American Workers Want Almost $79,000 Salary to Start a New Job


The wage floor for American workers climbed to a record high close to $79,000, according to a Federal Reserve Bank of New York survey released Monday that also found pay demands among women are rising twice as fast as for men.

The average reservation wage – the lowest annual pay that workers would accept to take a new job – increased to $78,645 in July, according to the New York Fed’s most recent Survey of Consumer Expectations. That’s up from about $72,900 a year earlier and $69,000 in July 2021.

Pay expectations among women in the labor force rose 11% in the past year, twice as fast as for men, the survey found. Still, there’s a substantial gender gap when it comes to what’s an acceptable salary. For men, the average reservation wage was about $91,000 — and for women, it was $25,000 lower than that.

Average Reservation Wage

Women increased their wage expectations by 11% over the past year

Source: Federal Reserve Bank of New York

Workers with a college degree now expect $98,600 annually to accept a new job, compared with an average of $63,300 for those who don’t have one.

For comparison, the median US household income was $70,784 in 2021, according to the U.S. Census Bureau. Data for 2022 will be released next month.

The new high in the reservation wage comes as American employers added 187,000 jobs last month, following a similar increase in June. The unemployment rate, at 3.5%, is close to the lowest level in decades and average hourly earnings were up 4.4% in June from a year earlier.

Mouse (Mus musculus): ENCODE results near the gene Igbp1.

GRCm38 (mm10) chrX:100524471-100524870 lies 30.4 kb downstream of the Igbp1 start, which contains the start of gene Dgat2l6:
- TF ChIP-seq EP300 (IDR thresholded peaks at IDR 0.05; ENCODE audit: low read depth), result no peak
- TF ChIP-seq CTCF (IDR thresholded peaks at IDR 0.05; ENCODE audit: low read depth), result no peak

Earlier Retirement?

Still, there are signs that the labor market is slowing. The Fed survey found that the average expected likelihood of receiving multiple job offers in the next four months declined to 20.6% from 25.7% a year earlier.

One piece of bad news for employers in the Fed data is that US workers increasingly see the prospect of earlier retirements — suggesting the pool of available labor could shrink.

The average expected likelihood of working beyond age 62 declined to 47.7% from 48.8% in July 2022, the lowest reading since the start of the series in March 2014 and down by more than a percentage point over the past year. The figure has been declining since Covid hit.

Working Beyond Age 62

The average expected likelihood of working beyond age 62 declined to the lowest reading since the start of the series in March 2014

Source: Federal Reserve Bank of New York

Those data could suggest that older people see the labor market as unappealing, or that the pandemic made more of them think about retirement.

The reservation wage for people whose household income is below $60,000 peaked one year after Covid-19 was declared a pandemic, at about $50,800, and has fallen by more than $3,000 since then — while the figure for higher earners continued to rise.

Reservation Wage Income Distribution

Higher-wage respondents continue to expect more pay

Source: Federal Reserve Bank of New York